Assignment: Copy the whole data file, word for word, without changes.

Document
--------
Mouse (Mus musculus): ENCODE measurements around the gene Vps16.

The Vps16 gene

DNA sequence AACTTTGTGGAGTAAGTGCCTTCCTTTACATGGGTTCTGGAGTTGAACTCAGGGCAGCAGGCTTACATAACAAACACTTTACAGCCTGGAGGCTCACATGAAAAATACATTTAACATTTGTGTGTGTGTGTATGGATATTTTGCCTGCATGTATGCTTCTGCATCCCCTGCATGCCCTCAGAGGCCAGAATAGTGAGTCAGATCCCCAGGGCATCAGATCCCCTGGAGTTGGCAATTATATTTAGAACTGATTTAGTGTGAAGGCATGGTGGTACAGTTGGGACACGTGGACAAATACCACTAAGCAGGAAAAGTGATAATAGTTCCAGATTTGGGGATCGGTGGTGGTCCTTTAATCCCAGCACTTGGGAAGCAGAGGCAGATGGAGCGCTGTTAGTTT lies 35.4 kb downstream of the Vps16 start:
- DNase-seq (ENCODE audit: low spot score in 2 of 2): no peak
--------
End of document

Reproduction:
Mouse (Mus musculus): ENCODE measurements around the gene Vps16.

The Vps16 gene

DNA sequence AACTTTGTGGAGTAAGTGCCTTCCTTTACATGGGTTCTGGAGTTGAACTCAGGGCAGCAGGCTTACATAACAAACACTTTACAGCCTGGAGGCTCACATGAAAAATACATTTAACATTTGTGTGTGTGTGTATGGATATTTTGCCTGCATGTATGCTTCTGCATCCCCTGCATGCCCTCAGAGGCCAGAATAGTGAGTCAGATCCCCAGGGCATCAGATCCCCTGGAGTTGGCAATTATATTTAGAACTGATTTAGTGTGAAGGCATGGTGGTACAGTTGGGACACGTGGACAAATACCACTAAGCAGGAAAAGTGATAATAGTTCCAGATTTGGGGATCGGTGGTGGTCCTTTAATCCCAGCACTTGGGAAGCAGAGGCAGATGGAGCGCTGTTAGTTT lies 35.4 kb downstream of the Vps16 start:
- DNase-seq (ENCODE audit: low spot score in 2 of 2): no peak